Some people might then ask me, “You don’t want all people to be accepted?” To which I reply in complete honesty that I believe acceptance to be an impossibility. We are too brutal and ignorant of an animal. Therefore, I am more concerned with identifying and reacting against the threats to diversity that I see happening under Humanism, from the Left, Center and Right. In which case, from a pragmatic level, the question of whether I want all people to be accepted is entirely moot. Of course, stupid people might hear my refusal to embrace the rhetoric of acceptance as a counter-embrace of separatism. That is not the case at all. I am not a separatist – I am right here, fucked up and implicated in all this mess. But when it comes to talk of acceptance, moot is moot! Humanist rhetoric keeps us speaking in a pointless loop. I want to hear, think, and speak in other terms as much as possible. Terms that do not try to replace my anger, outrage, depression, and horror at the violence of this fucking shit planet with sugar-coated talk of a brighter day. Let’s figure out how to actually talk about today, and be motivated even in the absence of a payoff tomorrow, because we really can’t take what is happening today! But it’s difficult, not only personally in relation to deprogramming my own thinking, but in social interactions with others as well. How does one strategize to communicate through the absence of shared language, rather than the typical presumption of dumbing things down for mass appeal?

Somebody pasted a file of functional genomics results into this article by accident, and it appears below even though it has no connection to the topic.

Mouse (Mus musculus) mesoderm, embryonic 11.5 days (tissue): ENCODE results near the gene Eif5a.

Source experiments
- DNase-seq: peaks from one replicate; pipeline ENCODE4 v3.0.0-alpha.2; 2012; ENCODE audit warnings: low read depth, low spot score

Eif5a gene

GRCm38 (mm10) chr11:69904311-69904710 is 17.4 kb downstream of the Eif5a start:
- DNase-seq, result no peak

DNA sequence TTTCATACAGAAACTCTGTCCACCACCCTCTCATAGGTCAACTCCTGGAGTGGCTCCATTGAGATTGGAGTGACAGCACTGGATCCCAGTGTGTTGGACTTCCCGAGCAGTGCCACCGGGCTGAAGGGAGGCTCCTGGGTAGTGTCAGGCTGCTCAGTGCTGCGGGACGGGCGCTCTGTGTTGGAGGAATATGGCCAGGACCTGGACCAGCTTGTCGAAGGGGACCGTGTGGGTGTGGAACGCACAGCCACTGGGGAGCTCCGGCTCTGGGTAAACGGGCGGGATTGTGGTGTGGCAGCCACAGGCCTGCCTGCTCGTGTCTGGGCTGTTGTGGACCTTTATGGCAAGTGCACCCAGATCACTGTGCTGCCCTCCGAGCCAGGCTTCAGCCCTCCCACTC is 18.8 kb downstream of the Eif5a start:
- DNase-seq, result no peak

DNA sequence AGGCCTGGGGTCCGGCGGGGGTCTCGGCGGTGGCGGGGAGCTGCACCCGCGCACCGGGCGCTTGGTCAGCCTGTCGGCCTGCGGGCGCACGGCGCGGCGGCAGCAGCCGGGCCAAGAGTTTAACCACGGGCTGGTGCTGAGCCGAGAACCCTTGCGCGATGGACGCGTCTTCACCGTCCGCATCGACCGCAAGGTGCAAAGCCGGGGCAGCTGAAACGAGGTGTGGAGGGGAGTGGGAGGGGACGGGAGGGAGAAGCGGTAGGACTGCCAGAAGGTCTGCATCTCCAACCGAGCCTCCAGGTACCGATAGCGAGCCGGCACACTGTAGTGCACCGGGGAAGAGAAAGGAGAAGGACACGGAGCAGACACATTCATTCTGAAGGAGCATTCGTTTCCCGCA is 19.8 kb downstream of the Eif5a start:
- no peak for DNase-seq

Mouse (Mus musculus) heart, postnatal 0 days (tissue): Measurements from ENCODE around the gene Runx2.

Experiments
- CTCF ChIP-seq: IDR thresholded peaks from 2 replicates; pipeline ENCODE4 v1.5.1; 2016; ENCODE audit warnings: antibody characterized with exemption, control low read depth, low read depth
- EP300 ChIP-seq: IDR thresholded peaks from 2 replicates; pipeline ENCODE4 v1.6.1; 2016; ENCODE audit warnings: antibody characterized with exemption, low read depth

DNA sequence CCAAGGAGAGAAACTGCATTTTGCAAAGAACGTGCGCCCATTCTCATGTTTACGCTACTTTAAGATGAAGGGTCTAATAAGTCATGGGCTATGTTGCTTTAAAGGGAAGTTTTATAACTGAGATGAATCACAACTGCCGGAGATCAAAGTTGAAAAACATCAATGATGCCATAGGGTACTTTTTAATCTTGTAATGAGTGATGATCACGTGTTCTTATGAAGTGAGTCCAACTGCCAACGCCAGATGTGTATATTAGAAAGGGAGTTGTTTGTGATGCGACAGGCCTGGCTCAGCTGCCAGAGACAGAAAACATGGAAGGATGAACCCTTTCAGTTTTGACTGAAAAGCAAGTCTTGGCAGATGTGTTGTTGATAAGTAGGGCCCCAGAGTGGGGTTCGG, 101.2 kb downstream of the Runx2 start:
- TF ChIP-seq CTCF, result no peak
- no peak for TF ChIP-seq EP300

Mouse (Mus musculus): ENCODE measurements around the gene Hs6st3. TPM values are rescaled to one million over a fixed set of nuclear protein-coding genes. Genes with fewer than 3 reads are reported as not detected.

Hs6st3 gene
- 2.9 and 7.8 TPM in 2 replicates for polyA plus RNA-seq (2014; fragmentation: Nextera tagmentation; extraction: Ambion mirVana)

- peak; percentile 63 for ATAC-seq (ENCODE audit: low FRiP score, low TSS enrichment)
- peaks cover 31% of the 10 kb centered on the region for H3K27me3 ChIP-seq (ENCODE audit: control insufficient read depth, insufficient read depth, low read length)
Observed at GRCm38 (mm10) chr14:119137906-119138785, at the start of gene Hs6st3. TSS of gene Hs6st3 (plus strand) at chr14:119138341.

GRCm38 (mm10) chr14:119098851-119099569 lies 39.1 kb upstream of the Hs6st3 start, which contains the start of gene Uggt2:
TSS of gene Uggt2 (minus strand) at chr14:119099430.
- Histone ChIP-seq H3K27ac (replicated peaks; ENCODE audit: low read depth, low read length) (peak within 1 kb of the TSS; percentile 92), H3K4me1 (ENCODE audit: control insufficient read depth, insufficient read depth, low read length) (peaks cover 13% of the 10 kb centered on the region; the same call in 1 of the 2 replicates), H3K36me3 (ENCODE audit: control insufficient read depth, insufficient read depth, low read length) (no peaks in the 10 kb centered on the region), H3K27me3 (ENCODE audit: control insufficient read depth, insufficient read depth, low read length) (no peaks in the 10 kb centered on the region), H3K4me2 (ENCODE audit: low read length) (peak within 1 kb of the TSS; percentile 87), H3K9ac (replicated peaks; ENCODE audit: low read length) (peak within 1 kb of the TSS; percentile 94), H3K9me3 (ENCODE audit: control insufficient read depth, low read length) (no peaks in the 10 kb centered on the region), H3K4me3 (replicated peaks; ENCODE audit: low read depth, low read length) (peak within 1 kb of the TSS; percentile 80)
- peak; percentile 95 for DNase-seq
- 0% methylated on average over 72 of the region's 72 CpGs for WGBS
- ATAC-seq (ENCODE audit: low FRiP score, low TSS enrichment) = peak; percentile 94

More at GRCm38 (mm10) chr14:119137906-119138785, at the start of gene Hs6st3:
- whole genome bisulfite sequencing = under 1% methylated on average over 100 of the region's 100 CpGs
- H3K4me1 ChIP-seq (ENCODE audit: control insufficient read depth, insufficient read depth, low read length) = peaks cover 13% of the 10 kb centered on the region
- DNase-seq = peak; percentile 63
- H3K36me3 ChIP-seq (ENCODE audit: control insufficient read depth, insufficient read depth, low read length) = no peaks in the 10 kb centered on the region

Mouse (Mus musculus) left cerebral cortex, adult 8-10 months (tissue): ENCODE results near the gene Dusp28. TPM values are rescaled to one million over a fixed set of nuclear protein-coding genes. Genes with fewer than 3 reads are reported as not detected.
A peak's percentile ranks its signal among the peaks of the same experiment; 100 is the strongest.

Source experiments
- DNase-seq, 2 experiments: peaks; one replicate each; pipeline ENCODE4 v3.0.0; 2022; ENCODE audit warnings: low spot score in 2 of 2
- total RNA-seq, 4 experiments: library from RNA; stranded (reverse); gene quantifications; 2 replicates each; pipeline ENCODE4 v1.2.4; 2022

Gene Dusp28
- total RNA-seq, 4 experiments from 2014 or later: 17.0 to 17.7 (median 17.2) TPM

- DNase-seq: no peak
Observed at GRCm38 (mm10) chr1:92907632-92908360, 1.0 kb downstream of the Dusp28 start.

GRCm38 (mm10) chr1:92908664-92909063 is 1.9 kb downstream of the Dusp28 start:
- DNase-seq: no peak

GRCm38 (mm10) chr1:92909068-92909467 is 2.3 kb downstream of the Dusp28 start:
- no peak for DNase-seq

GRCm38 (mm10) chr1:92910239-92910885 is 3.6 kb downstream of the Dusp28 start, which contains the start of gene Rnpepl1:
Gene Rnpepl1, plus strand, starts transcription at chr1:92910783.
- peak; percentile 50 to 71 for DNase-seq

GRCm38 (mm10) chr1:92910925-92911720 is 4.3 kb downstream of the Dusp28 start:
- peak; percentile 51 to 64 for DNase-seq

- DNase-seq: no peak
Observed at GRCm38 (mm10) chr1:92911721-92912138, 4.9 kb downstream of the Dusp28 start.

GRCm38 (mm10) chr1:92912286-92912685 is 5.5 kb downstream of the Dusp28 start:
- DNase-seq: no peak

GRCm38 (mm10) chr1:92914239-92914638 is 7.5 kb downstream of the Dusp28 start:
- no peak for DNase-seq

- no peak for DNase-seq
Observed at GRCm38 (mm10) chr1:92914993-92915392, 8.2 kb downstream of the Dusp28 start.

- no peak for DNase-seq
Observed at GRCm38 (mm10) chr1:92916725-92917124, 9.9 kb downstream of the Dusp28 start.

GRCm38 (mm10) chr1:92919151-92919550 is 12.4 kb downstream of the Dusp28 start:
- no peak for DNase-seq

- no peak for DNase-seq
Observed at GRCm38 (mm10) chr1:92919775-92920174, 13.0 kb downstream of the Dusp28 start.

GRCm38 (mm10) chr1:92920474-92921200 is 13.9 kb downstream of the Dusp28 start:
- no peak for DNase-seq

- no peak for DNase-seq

So this affects my concept of audience, too. Most fundamentally, my concept of myself as a consumer, and how I have come to relate to certain media while rejecting others. Someone like Lady Gaga is all about the Pink Economy, and creating mainstream recognition of Lesbian and Gay identities for people to embrace and consume. According to that essentialist model, Lesbian and Gay identities are things that exist in and of themselves (ie., “born this way”), which were traditionally ostracized but can now be blended into mainstream society. That thinking is completely alienating to me, in that I consider my queer and transgendered identities as socially constructed outgrowths of, and reactions to, mainstream dominations. The queer and transgendered forms I take, the life choices I make, the life choices that are mentally and physically forced upon me, these are also quite few and limited because these identities arose through a combination of protest against, and struggle to exist amidst, dominant gender and sexual orders. My identities do not exist in and of themselves. On a gut level I cannot “feel” identities within in me, other than to feel how I was socially led to feel about them – often at the exclusion of other feelings or sexual object choices. The question of genetics and how one was “born” is secondary to the fact that we socially operate in relation to choices to accept or ostracize others. So for me, even the most fringe identities are always derivative, implicated, part-and-parcel with the systems of domination through which they take on the appearance of perversity. Identities are not who we are. They are strategies employed and rejected in our navigation of cultural tides. Therefore, if I wish to address and represent this model of diversity – which I hope you can see is completely different from the model proposed by Humanist Liberalism, Bono, Madonna and Gaga – the notion of a wide audience loses its appeal. In fact, a wide audience would prohibit the discussion from going anywhere, simply because the terms of commonality that communications on that scale rely upon are too broad and homogenizing to convey my points. I would be limited to the already familiar terms used by the likes of Madonna and Gaga. For me, those terms are patently offensive, patently misdirecting, patently alienating, patently suffocating. My target audience is those who are similarly disgusted. I realize that is not the only type of person who listens to my albums, but I am basically ambivalent about the rest. Asking me to speak to a wider audience would be like asking me to explain calculus to people who only need to know algebra. There is a need for queers and trans-people to produce media that focuses on cultivating language that delves deep into our experiences and struggles, without the unreasonable expectation that the messages make sense to anyone and everyone. That expectation is another device of that keeps people from developing contextually specific discourses and strategies against dominations that are not experienced by everyone. My priority is in trying to generate projects capable of sharing useful language with similarly disaffected people. I do not want to focus on “making the general public aware of the plights of others.”